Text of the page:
customers who are going to stay for a bit, promiscuous switchers cost
Though once one increase the others will no doubt follow as well.
AFAIK It's always been possible to have just gas or Elec (not everybody
has both for starters), though they like to push the dual fuel deals of
course. I currently have elec with Bg and gas with Npower, as it worked
out cheaper for us to have single fuel tariffs.
I normally check once or twice a year, though haven't switched suppliers
for a few years as the tariffs have remained competitive.
I've switched a few times over the years and not really had any
problems, once the new supplier got the wrong meter reading on their
system somehow, but it was easily sorted.
I usually use Energylinx to check the tariffs, then check likely looking
ones with the actual suppliers, the switching sites don't always seem to
get it right. If you are still on a standard tariff then there are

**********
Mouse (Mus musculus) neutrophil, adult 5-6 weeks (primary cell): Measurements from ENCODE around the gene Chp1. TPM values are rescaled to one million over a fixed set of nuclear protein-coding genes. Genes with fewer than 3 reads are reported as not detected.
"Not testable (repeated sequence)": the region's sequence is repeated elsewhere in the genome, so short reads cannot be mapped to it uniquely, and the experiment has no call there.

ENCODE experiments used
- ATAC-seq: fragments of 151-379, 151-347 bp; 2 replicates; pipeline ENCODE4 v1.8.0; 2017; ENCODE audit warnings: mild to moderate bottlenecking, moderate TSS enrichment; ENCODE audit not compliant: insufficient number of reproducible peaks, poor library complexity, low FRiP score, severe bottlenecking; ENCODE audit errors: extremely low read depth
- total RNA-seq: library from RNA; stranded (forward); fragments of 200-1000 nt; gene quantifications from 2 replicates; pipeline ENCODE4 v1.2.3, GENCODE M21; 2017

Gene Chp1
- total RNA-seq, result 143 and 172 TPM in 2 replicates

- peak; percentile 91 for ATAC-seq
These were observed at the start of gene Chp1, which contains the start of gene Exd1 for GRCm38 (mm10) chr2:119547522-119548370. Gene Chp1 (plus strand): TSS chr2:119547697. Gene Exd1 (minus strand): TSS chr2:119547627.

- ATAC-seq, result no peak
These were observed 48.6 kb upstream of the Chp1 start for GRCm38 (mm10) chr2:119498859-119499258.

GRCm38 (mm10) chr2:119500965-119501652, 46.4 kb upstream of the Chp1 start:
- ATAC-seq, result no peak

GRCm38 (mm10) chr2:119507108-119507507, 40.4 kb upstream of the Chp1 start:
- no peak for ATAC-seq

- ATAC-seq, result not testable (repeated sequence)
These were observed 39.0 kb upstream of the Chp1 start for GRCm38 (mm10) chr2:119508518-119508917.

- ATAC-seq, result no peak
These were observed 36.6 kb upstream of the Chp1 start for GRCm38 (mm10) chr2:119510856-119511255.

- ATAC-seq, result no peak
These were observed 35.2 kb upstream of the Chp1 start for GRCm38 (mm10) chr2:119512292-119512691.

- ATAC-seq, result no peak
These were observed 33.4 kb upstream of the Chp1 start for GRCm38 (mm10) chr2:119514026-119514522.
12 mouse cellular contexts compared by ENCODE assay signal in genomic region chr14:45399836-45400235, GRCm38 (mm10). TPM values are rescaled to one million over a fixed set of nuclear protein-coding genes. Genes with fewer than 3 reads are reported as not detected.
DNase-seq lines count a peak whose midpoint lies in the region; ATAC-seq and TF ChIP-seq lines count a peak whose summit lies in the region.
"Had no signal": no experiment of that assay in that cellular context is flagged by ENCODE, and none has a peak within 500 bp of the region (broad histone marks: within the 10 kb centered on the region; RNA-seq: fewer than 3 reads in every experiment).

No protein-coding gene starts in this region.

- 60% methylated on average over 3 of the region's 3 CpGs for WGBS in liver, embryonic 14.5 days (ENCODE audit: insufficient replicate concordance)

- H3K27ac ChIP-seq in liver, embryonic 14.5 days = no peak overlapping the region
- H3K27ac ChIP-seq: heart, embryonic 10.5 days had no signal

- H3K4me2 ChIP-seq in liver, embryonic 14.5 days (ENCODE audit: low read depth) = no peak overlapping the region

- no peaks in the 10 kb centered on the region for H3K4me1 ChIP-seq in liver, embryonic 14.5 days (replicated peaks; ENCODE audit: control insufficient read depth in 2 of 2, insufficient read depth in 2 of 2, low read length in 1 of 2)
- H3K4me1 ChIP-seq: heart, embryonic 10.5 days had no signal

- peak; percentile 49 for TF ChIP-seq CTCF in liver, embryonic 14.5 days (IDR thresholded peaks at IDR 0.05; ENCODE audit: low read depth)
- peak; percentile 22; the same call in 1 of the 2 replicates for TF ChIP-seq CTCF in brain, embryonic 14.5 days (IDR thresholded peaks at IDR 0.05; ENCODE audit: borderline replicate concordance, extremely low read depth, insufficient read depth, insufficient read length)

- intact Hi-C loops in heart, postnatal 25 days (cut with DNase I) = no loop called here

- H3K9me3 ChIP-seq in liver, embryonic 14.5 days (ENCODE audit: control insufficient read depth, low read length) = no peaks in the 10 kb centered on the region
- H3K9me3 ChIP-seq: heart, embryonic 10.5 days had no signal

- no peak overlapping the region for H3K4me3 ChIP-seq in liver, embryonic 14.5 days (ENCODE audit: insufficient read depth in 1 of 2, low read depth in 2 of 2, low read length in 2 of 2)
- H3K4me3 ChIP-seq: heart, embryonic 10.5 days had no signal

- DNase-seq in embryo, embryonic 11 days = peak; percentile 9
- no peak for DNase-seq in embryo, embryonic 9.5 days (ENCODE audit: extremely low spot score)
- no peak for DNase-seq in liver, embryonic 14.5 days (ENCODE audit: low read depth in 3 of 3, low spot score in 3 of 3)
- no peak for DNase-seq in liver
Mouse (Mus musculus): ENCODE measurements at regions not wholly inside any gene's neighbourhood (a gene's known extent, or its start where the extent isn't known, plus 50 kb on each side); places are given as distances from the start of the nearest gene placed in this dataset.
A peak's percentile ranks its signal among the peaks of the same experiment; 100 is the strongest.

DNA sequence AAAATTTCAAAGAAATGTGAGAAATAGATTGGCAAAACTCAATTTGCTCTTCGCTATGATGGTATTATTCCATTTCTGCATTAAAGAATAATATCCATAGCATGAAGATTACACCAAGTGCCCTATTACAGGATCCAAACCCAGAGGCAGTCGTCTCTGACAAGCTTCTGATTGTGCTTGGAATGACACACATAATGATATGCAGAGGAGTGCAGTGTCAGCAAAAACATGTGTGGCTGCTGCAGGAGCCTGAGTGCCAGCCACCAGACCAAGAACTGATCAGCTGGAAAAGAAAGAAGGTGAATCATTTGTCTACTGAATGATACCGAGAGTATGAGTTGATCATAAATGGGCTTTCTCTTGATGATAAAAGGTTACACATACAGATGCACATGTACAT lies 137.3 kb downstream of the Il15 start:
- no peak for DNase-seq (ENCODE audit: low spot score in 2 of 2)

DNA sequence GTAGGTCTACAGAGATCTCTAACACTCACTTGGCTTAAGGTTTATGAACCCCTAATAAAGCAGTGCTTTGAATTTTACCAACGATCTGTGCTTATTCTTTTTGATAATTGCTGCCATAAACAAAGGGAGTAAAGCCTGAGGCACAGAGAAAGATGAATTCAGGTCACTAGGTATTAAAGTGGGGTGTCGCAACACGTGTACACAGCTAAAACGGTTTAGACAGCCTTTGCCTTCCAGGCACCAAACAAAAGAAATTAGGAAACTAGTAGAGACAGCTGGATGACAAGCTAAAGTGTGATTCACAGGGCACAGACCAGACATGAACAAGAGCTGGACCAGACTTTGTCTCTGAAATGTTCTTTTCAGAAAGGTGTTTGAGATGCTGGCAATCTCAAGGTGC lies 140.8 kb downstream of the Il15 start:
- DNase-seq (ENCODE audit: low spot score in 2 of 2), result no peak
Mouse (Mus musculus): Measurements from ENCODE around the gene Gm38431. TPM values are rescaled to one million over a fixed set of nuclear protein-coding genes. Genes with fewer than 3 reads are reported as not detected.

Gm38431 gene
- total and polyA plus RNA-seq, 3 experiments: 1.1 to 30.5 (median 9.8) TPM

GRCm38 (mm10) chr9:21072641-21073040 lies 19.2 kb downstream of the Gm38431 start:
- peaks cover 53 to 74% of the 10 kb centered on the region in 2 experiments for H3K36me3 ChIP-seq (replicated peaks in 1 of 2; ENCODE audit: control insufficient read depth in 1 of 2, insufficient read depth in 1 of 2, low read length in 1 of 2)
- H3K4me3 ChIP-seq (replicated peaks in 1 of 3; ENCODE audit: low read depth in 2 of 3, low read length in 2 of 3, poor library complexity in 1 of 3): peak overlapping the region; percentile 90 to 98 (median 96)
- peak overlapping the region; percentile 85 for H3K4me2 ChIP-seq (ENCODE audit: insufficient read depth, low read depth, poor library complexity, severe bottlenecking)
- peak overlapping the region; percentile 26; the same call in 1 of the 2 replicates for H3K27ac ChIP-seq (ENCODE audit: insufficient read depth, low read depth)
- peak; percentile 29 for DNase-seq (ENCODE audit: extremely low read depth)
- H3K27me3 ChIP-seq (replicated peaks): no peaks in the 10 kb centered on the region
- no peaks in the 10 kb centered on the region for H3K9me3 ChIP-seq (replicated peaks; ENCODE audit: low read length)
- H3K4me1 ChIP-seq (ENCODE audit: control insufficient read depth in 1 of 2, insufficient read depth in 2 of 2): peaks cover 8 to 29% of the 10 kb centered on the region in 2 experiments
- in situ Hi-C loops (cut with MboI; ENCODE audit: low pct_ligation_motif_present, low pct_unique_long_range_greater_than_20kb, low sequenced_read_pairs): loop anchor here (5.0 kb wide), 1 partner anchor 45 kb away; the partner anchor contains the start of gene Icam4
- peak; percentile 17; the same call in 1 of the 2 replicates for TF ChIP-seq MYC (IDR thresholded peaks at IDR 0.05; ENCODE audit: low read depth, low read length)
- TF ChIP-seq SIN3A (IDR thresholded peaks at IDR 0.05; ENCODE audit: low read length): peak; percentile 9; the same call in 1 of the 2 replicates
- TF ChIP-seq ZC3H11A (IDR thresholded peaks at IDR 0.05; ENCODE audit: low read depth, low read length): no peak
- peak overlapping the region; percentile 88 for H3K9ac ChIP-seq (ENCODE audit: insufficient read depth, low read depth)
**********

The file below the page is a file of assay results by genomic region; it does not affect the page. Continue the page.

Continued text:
certainly better deals to be hand
As it seems likely from what you say that you are on an old standard
tarrif the chances are you will make a significant saving by
switching. You don't have to go for a dual fuel tarrif but you do get
better rates if you do.
Best deals are normally found by going for a monthly fixed direct
debit, paperless billing and online meter readings. For the
comparison sites to give meaningful numbers you also need to know how
much gas you use, on average, over a year.
The snag now that BG have announced a price rise is that the others
are very likely to follow over the next few months and you could